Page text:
— Politi.us

Political Analysis of Today's Events

November, 2015 Monthly archive


If there’s one thing many politicians – although mainly Republican these days – are not, it’s meek. They don’t shy away from confrontation regardless of whether or not the facts support their point of view. And any politician’s inherent tendency is to lean towards political expediency rather than what is right or wrong. So it’s no surprise that these brash politicians when confronted with the many uncomfortable issues they must discuss, would rather pick fights with the media then actually debate certain topics. After all, the media is an easy punching bag these days, and as a group is a convenient strawman.

We’ve all heard it from the likes of Palin who can’t utter a sentence without blaming a vast left-wing conspiracy which she calls the ‘lamestream’ media. But can you blame her? They actually asked her tough questions when she was running for office, and she wasn’t able to handle herself. So, as many unprepared politicians do these days, she shot the messenger.

But in any democracy, a free and independent press is a necessary component of the system as a whole, and demonizing the very people whose jobs keep us all safe by exposing that which otherwise would remain obfuscated, is hardly the right way to go about things. In other words, demonizing the press for doing its job is bad for everyone – everyone but the unprepared politician.

Now, I’m not saying that the press should get a free ride. When asked whether he was running a comic book campaign for presidency, Donald Trump justifiably took umbrage. Now, I don’t like Trump. He’s a terrible person for a lot of reasons. But let’s face it, the question was bullshit, especially in that setting. But is the ‘lamestream’ media at fault, or was the specific person just doing a crappy job of moderating a debate?

The larger issue here is whether or not it’s okay to demonize the media, and lately the political right has made great sport of doing just that. But the media has a purpose, and if you’re running for office in the US or anywhere else, you should know how to handle an uppity reporter. It comes with the territory. And if you can’t, well then, perhaps you should seek other employment.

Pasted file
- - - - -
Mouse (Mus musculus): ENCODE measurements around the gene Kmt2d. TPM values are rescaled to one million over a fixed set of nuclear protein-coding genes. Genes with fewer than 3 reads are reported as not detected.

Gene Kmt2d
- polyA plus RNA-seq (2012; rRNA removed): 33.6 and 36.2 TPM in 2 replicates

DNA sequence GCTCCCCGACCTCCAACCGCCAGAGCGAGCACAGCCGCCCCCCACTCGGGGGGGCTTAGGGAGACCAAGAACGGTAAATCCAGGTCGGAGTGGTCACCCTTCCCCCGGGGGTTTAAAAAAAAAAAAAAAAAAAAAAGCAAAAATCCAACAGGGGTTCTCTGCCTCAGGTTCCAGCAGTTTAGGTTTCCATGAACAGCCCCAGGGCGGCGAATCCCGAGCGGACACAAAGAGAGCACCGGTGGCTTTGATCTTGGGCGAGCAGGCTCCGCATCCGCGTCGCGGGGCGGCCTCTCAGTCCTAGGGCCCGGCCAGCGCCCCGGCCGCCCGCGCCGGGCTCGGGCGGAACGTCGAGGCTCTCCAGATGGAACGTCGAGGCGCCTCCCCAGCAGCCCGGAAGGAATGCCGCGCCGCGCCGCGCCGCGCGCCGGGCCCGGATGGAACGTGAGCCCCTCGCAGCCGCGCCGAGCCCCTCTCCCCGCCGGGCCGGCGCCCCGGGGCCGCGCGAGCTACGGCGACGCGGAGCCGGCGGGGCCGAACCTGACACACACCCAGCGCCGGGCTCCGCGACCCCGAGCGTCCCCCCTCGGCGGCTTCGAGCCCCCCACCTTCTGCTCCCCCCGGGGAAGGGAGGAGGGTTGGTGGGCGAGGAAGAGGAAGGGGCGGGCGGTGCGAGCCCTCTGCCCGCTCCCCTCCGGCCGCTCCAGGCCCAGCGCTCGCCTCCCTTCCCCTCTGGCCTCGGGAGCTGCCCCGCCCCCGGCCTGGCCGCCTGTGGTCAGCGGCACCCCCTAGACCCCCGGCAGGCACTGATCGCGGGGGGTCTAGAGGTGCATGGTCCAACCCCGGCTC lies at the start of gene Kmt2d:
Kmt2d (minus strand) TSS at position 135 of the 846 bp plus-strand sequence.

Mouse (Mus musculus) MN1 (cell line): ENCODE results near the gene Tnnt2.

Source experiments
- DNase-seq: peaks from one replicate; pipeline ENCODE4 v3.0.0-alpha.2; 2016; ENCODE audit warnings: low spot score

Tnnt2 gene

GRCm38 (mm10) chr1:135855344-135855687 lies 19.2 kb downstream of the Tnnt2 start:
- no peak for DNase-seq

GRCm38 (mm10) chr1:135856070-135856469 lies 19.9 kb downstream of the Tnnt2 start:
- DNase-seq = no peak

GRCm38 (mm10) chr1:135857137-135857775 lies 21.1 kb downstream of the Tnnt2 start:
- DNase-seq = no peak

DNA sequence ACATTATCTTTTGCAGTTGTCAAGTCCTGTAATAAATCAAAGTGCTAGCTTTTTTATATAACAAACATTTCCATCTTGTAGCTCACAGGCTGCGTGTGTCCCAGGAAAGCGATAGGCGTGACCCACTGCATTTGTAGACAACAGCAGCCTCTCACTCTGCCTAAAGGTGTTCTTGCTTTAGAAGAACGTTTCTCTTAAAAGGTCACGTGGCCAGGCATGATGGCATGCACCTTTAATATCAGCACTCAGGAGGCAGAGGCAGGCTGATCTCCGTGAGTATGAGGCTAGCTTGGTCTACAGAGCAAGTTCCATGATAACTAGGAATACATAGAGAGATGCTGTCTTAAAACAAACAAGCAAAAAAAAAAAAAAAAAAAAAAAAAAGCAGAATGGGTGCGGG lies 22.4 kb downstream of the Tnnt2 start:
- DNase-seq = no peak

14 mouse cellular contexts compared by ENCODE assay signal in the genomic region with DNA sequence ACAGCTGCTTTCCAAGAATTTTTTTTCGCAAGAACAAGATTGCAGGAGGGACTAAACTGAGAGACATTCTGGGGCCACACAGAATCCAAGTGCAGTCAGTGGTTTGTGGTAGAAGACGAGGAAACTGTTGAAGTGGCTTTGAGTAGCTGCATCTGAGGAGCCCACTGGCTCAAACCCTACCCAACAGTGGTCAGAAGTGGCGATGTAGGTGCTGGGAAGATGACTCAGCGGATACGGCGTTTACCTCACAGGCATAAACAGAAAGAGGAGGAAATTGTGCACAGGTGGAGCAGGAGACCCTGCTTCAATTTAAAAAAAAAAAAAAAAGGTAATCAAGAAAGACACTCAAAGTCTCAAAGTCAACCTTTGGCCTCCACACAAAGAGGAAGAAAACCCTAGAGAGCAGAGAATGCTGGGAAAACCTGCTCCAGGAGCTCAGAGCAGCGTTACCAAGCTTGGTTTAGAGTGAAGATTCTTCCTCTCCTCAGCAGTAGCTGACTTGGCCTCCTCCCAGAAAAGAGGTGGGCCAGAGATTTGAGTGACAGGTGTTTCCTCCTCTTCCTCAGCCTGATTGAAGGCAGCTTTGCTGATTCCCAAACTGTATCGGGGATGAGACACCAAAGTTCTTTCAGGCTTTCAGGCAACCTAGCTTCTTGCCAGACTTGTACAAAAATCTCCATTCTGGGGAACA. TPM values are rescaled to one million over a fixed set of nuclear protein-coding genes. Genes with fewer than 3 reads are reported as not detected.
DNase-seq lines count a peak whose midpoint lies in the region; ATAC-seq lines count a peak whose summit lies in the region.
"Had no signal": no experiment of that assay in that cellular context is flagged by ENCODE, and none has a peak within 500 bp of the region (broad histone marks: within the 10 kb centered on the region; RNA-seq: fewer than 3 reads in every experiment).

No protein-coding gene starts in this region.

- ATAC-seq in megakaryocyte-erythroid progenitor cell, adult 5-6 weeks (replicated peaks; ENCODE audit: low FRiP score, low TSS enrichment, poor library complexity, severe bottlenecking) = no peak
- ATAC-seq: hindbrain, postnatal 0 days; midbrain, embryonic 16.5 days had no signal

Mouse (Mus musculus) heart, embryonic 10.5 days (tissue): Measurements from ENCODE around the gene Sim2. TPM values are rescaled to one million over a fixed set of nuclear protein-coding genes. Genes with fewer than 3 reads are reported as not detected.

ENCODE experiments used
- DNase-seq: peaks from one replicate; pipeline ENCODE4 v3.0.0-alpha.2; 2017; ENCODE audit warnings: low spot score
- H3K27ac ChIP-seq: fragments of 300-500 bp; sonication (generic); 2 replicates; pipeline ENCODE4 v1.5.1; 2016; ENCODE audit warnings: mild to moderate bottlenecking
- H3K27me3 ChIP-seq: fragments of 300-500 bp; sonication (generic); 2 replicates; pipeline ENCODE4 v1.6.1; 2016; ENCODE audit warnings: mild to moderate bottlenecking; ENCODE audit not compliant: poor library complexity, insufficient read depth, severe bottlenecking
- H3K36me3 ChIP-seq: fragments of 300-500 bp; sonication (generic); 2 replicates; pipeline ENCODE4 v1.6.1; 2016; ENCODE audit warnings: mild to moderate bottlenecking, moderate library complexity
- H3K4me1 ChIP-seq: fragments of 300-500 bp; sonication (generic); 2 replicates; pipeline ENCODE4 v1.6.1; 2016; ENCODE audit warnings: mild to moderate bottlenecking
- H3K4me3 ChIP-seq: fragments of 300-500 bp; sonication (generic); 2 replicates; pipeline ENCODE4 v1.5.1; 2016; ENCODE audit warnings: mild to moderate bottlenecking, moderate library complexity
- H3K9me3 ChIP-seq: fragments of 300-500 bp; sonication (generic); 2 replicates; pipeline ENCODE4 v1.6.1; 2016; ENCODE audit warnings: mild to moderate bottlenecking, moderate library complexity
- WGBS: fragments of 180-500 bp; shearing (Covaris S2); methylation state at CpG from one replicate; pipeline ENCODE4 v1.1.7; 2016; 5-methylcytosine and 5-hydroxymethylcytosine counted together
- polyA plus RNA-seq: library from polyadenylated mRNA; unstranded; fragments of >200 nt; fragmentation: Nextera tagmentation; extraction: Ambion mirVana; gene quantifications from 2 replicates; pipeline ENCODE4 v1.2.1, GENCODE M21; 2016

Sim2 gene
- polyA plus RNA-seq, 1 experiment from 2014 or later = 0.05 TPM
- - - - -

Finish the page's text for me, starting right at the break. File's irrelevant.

The same right wing politicians who criticize the media have also attacked the idea of political correctness. But let’s face it, this argument is just another strawman for an unprepared leader. Being politically correct is a good thing. It keeps us on the right path. For instance, political correctness keeps us from offending African Americans by not calling them negroes, blacks, or other offending terms. It keeps us from referring to the mentally challenged, handicapped and minorities with bigoted or demeaning language.

If someone is complaining about being politically correct, they probably offended someone and would rather not apologize. Probably because they don’t really care who they offended. When Trump was told that Muslims in America were a problem and that Obama was one of them, he was criticized for failing to correct the bigoted older man who asked the question. Instead of doing the right thing like John McCain in 2007, he defended his right to not correct every disparaging remark he hears about the President from his sophomoric supporters, and instead attacked the concept of being politically correct.

But in this case, isn’t being politically correct also the right thing to do in the first place? President Obama really isn’t a Muslim. Muslim as a group in the US really aren’t a big problem, and there certainly aren’t any known terrorist training camps. The problem here isn’t political correctness. It’s Trumps willingness to allow his idiotic supporter to continue to believe not only that President Obama is a dangerous Muslim, but that he’s actually looking into things that can be done about it.